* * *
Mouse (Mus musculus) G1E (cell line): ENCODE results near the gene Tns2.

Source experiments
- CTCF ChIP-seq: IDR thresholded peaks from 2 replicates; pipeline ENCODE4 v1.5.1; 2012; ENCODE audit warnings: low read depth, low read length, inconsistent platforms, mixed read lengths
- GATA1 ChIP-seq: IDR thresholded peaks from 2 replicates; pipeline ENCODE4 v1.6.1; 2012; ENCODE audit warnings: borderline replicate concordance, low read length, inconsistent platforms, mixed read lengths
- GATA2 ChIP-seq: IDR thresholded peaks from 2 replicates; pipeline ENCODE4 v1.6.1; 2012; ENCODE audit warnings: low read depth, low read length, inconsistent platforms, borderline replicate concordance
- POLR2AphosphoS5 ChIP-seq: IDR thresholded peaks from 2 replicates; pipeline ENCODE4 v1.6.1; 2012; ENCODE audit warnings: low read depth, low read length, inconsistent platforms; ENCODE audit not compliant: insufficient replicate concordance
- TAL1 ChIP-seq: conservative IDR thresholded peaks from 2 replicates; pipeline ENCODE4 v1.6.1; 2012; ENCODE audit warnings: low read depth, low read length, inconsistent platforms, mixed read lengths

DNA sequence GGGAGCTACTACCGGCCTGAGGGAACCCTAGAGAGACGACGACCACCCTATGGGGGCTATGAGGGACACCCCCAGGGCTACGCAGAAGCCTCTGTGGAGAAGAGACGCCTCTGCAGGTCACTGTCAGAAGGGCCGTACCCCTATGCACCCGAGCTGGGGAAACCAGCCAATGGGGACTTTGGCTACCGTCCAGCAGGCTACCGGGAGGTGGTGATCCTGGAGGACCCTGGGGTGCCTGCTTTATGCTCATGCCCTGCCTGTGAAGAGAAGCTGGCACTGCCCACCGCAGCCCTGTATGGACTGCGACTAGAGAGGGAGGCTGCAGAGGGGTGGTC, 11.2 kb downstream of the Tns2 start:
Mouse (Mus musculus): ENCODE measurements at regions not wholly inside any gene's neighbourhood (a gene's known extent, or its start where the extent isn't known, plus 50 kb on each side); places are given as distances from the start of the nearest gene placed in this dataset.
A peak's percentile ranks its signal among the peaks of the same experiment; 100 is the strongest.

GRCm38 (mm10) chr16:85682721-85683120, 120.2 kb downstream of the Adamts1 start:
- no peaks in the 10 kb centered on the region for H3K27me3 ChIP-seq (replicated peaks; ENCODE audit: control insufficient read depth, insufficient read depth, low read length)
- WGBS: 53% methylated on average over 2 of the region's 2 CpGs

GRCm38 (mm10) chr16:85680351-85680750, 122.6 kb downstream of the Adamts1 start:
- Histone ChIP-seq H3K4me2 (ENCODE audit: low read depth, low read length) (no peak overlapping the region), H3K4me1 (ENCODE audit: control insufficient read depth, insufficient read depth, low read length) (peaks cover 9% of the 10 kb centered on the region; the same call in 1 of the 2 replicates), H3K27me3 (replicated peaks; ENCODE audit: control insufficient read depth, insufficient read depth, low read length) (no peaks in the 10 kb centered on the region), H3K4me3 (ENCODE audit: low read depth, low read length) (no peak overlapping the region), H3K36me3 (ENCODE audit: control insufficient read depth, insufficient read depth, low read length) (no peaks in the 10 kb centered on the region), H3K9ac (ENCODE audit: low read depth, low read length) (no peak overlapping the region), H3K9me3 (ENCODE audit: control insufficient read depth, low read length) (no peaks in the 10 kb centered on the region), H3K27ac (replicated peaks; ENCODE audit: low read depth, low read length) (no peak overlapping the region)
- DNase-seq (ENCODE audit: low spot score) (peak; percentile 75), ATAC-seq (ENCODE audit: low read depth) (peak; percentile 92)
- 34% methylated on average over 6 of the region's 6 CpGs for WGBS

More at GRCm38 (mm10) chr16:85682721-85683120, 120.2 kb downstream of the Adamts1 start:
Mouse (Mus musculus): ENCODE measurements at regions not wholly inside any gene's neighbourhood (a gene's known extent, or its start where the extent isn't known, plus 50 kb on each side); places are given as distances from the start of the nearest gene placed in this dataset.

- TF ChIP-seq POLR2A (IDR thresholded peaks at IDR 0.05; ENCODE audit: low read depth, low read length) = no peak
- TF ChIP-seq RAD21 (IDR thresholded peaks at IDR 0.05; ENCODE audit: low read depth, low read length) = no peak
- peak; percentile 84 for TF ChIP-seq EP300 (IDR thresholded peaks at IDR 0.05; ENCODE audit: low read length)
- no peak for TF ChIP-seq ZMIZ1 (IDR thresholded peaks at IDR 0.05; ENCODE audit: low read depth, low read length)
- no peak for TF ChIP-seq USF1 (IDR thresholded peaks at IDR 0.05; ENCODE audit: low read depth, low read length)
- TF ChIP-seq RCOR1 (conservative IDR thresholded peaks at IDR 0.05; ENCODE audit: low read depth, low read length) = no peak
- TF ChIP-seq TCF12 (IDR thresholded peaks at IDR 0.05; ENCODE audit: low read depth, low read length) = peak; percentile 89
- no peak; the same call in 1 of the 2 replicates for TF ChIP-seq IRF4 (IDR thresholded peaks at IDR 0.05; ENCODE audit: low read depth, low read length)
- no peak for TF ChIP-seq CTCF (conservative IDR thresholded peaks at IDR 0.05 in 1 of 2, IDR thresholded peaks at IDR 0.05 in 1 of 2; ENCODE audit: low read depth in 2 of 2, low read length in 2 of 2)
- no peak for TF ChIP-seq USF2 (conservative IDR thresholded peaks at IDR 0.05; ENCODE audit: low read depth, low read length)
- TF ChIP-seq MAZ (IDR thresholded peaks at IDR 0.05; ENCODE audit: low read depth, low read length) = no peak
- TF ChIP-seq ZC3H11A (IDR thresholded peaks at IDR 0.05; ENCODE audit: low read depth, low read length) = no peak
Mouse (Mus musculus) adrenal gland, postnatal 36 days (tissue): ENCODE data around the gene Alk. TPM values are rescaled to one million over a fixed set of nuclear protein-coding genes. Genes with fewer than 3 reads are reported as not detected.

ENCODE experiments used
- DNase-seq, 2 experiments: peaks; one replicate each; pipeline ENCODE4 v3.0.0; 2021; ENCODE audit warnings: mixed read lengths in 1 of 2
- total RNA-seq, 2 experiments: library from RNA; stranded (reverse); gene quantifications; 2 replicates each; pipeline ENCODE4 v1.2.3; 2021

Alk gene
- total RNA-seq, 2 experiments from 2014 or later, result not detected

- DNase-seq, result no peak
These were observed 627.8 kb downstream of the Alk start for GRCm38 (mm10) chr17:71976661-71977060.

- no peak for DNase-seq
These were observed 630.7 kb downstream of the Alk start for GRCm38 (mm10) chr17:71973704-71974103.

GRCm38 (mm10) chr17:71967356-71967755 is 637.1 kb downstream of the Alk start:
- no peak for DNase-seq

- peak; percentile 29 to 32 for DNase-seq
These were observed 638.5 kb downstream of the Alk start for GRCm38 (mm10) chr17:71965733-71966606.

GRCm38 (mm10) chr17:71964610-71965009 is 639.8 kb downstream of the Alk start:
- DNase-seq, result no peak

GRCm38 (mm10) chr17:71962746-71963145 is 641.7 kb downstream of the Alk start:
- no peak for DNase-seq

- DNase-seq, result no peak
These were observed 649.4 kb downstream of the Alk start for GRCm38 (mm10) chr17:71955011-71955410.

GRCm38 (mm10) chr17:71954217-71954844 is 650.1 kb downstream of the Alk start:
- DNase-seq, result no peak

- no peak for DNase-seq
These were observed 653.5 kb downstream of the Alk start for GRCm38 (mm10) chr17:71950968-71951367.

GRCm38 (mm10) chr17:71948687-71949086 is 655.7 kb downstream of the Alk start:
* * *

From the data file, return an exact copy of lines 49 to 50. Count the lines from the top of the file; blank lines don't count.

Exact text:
- no peak for DNase-seq

- DNase-seq, result no peak